Taylor, Laini. Daughter of Smoke & Bone (2012). Little, Brown Books for Young Readers. 448 Pages. $12.00
Daughter Of Smoke & Bone | Book One
Around the world, black handprints are appearing on doorways, scorched there by winged strangers who have crept through a slit in the sky.
In a dark and dusty shop, a devil’s supply of human teeth grows dangerously low.
And in the tangled lanes of Prague, a young art student is about to be caught up in a brutal otherwordly war.
Meet Karou. She fills her sketchbooks with monsters that may or may not be real, she’s prone to disappearing on mysterious “errands”, she speaks many languages – not all of them human – and her bright blue hair actually grows out of her head that color. Who is she? That is the question that haunts her, and she’s about to find out.
When beautiful, haunted Akiva fixes fiery eyes on her in an alley in Marrakesh, the result is blood and starlight, secrets unveiled, and a star-crossed love whose roots drink deep of a violent past. But will Karou live to regret learning the truth about herself?
Walking to school over the snow-muffled cobbles, Kaoru had no sinister premonitions about the day. It seemed like just another Monday, innocent but for its essential Mondayness, not to mention its Januaryness. It was cold, and it was dark – in the dead of winter the sun didn’t rise until eight – but it was also lovely. The falling snow and the early hour conspired to paint Prague ghostly, like a tintype photograph, all silver and haze.
Once upon a time, a little girl was raised by monsters.
But angels burned the doorways to their world, and she was all alone.
Laini Taylor, Daughter of Smoke & Bone
I have this online friend from Chicago. I’ve known her for nearly 10 years now, and we talk a lot, about important things and silly things. In 2012 she sent me a Christmas present. I didn’t get it, and was heartbroken, because she knows me so well and sends me such lovely gifts. Upset by the fact that I would never see the one-of-a-kind presents, or the book she had chosen, she packed a replacement present. It arrived, and I was thrilled. Four months later, just after my birthday, the first package arrived.
I found myself with two copies of Daughter of Smoke & Bone as well as some lovely other things (including a pair of origami crane earrings.) So, because she had loved it enough to send it to me not once, but twice, despite the fact that it is not a book I would have chosen (I do not know why, only that I looked at it multiple times and never chose to buy it) I read it.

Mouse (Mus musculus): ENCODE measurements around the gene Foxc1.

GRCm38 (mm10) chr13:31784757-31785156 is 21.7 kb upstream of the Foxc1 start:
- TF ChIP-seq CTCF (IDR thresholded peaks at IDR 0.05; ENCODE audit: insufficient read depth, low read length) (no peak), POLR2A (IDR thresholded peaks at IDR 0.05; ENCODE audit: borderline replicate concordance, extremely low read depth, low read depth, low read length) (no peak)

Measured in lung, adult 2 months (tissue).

And I loved it.
To quote a friend of mine, who just recently read it:
I think you said you had that book… Daughter of Smoke & Bone, have you read it? I just started it last night and I’m almost done with it already. It’s kind of fanfictiony, and I suspect the main characters might be borderline mary sues, cause everyone is just oh-so-goth-pretty but I am really liking it and it’s a fast read. (I can’t tell if it’s pleasure or guilty pleasure.) Akiva is so cute.
The world crafting is really good in this book, if I’m saying that right. You know what I mean. The writer makes really vivid images in your head, I feel like I’m watching a movie. Man I love books.
I put that in there both because when I asked her if she wanted to help she said I could just use her chat comments as-is ( ♥ you, Anna), and also because she summed it up really nicely.
It is a fast read, with a steady but quick pace. The plot progresses well, and though it moves along, it doesn’t feel rushed. Time is still spent on the world, and the necessary world-building. I don’t want to go too in depth on that, because if you have not read it, then to go too detailed will take away some of the pleasure of discovering it as you read.
The writing is vivid, lyrical, flowing, any number of nice words can be used to describe it. It reads well. The flow is smooth and enjoyable. When Taylor describes things, she does so with the right amount of detail, bringing to mind vivid imagery, letting you see her world as you read it.
Karou is the main character, a girl who reads like a mary sue in the best of ways. She’s strong, beautiful, and smart, she’s got her crazy blue hair (which grows in that way) and a mysterious past. Despite all of this, she remains relatable, and as a reader it is very hard to not like her.
And Akiva… there is so much about him that I love. He’s a great character in his own right, and his story just gets deeper and deeper as the series continues. I don’t want to dwell on him too much here, again for fear of saying something that takes away the magic of discovery.
That is a huge factor in this book, too. The whole series. It’s got this great plot that’s clearly been all mapped out by the author, and as it meanders back and forth and loops and twists and doubles back, the pieces come together and you discover that it really is a great book.
I loved it. I hope if you’ve read it you loved it as much as me, and if you haven’t… remember, it was good enough that I was gifted it twice.
It gets 5/5 and a suggestion that you hurry up and read it, since the whole trilogy is out and you don’t need to worry about cliffhangers.